Sight, a 2012 short film, sets the scene of a near future driven by AR. Now that we’re five years closer to that reality, the film has become more relevant. It gives us a guide, and a warning, for how to deal with the inevitable.
We Live in The Future
As our society continues to press forward into Industry 4.0, creators of sci-fi entertainment are beginning to speak directly to our current tech culture. From pop-culture staples like Ex Machina and Black Mirror, writers and directors are approaching real-life concerns about privacy and obsession, and how these concepts intertwine in order to make for a terrifying reality.Watch the short film Sight to see what our AR future looks like.Click To Tweet
Looking back at Sight, a 2012 short film about how augmented reality and gamification will change dating in the modern age, it is not difficult to find the entire premise eerily prescient. In fact, the film was produced 5 years ago, which is probably about 10 tech years, but the overall premise still rings true today.
The emphasis that the production crew over at Robot Genius puts on setting their films in the near-future-almost-present time period lends an important perspective to how, with new innovations steadily improving and becoming more accessible, we have become more desensitized to questioning new tech and new information.
Sight, and the other videos from Robot Genius serve as thought experiments that take our comfort level with current tech to reaches that, though possible, are beyond what the regular imagination is willing to assume when presented with new technology.
The film takes technology that already exists, or that is on the verge of coming to fruition, and shows how we might grow to interact with it in our new future.
Minimalism or Tech Overload?
AR doesn’t just shape the ways that humans interact with one another. It also changes the ways in which we relate to physical space. This, of course, is the definition of augmented reality: enhancing the real world with digitally overlaid media.
In the film, however, it becomes apparent that AR has moved beyond what it is today.
AR is not just the yellow line that marks the first down in American Football, or an app that can immediately translate words on a screen, but fully enmeshed in how we see the world.
The aesthetic of this film is distinctly minimalist, in the same vein of other recent science fiction films. This could be just because of the overall changing aesthetic in this genre of film, but it is an interesting way make sure that AR is the focal point of every shot.
The lack of personal items that the main character has in his home was jarring at first. He lives with the bare minimum. Some furniture, but no color.
His paintings, trophies and decorative items are all AR overlays. The fridge is barren, but not in his eyes.
This is a nod to our future: the importance of owning physical objects will take on new value in an AR world. As we adapt to AR as a part of our daily routines, we will need less visual clutter and stimulation that will compete with the technology.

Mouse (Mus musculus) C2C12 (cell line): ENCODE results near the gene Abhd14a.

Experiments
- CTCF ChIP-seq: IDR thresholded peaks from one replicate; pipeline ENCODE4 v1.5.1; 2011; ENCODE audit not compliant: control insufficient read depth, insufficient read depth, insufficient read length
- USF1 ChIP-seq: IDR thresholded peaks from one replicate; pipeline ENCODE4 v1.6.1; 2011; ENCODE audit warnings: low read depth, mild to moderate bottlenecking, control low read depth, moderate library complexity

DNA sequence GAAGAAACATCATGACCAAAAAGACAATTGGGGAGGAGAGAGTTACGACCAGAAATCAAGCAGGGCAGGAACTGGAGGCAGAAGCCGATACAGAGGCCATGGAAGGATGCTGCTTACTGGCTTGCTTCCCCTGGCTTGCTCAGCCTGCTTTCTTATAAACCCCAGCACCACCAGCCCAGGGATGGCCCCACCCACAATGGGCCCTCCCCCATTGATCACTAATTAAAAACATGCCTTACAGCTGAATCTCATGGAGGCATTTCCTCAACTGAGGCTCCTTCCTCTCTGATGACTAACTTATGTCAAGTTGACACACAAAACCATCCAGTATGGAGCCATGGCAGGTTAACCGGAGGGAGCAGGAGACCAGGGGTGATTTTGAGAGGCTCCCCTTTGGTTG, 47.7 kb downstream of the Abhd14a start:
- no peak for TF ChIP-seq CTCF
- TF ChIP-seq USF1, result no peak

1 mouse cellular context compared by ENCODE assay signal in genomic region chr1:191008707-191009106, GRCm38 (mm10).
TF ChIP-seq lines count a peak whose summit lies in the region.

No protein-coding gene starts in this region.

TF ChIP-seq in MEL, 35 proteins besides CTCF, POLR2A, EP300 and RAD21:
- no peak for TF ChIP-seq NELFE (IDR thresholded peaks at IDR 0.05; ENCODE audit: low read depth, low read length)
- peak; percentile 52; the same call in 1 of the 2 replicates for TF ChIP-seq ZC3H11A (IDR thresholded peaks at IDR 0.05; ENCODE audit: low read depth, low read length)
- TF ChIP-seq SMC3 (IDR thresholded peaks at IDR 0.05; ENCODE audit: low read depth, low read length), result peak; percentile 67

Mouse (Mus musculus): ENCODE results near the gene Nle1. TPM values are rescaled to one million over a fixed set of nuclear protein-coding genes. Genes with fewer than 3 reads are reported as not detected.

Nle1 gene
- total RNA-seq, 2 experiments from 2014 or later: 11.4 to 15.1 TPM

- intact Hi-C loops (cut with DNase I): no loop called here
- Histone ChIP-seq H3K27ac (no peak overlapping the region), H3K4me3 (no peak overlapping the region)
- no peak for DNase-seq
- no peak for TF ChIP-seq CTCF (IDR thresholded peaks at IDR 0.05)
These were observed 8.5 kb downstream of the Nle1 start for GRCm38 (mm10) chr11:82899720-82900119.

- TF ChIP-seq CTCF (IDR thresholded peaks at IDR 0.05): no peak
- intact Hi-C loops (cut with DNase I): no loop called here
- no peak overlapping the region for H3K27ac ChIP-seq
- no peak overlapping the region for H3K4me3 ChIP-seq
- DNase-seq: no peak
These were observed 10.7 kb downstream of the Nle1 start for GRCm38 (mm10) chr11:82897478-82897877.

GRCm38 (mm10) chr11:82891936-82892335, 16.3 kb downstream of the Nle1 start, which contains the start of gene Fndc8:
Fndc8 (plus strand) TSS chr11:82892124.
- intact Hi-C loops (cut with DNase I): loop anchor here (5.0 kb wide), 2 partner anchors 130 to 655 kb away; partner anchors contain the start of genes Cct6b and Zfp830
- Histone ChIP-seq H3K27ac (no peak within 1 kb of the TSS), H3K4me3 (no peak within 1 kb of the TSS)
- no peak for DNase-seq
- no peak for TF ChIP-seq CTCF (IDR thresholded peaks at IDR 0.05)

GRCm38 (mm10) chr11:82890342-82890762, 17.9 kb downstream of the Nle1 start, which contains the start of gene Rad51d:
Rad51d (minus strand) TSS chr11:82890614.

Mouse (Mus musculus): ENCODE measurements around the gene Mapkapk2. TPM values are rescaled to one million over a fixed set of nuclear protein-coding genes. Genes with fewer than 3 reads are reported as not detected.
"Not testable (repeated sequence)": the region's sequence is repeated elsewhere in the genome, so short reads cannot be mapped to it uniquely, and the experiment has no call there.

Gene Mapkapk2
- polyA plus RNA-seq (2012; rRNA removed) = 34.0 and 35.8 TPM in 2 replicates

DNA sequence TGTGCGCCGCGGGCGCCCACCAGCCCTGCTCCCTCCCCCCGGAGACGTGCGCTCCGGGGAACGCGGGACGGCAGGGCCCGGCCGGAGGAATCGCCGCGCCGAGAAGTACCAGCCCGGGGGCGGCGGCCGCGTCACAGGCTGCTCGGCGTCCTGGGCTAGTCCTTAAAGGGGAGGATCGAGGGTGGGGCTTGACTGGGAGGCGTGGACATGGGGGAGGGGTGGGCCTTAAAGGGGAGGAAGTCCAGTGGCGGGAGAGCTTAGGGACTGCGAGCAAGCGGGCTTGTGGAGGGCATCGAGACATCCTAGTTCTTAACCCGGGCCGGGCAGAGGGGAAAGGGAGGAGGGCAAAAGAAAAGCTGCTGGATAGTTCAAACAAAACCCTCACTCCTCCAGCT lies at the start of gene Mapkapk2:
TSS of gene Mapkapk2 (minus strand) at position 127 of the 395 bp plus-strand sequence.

Predictions Come True
With AR also comes the gamification of reality.
From the small detail of the film, to the central plot line, we see how the stimulation of the brain’s reward center is sometimes enough incentive to motivate people. In the film, when a task or chore is presented in the form of a fun game, it does not matter that it is wasteful, inconvenient, or even hurtful to other people.
One striking scene from the film is when *SPOILER* the main character uses AR in his daily routine, turning meal preparation into a competitive game.
Like in most digital games, if you don’t like your score, you can start over and try again in order to reach perfection. This is a major theme of Sight, how our learned digital quests for perfection can cast a cloud over practicality and the imperfections of analog reality.
AR can give us the illusion of perfection, but will that be enough?
The Pokémon GO phenomenon is an example of this same principle. With the release of the app last summer, the
With the release of the app last summer, the gamification of AR has become a part of the lives of millions of people across the world. Although there are no longer almost 30 million daily users, there are still millions who play every day. At the height of the craze, people were literally jumping into traffic, crashing their cars, and making other questionable safety decisions in order to “catch ’em all.” Though it was touted as a fun activity that was bringing people outside, we (yes WE) spent a lot of time and effort so that we could catch the (undeniably cute)
It was touted as a fun activity that was bringing people outside. Yet, we spent a lot of time and effort so that we could catch the (undeniably cute) Pokemon, despite not being paid or compensated monetarily. The first Pokemon Go water festival ended last week in Florida, where Squirtles abounded on walkways and in fountains.
If you missed it, don’t worry. We’re sure it will not be the last.
Sight is a surprisingly relatable short film. Let’s hope that it is not also surprisingly prophetic.
Of course, there are benefits to AR, and it will ultimately change the fabric of our society. This is a good thing! And sci-fi films like Sight are a guide to show us the worst that could happen with AR, so that ultimately we can avoid making those kinds of mistakes.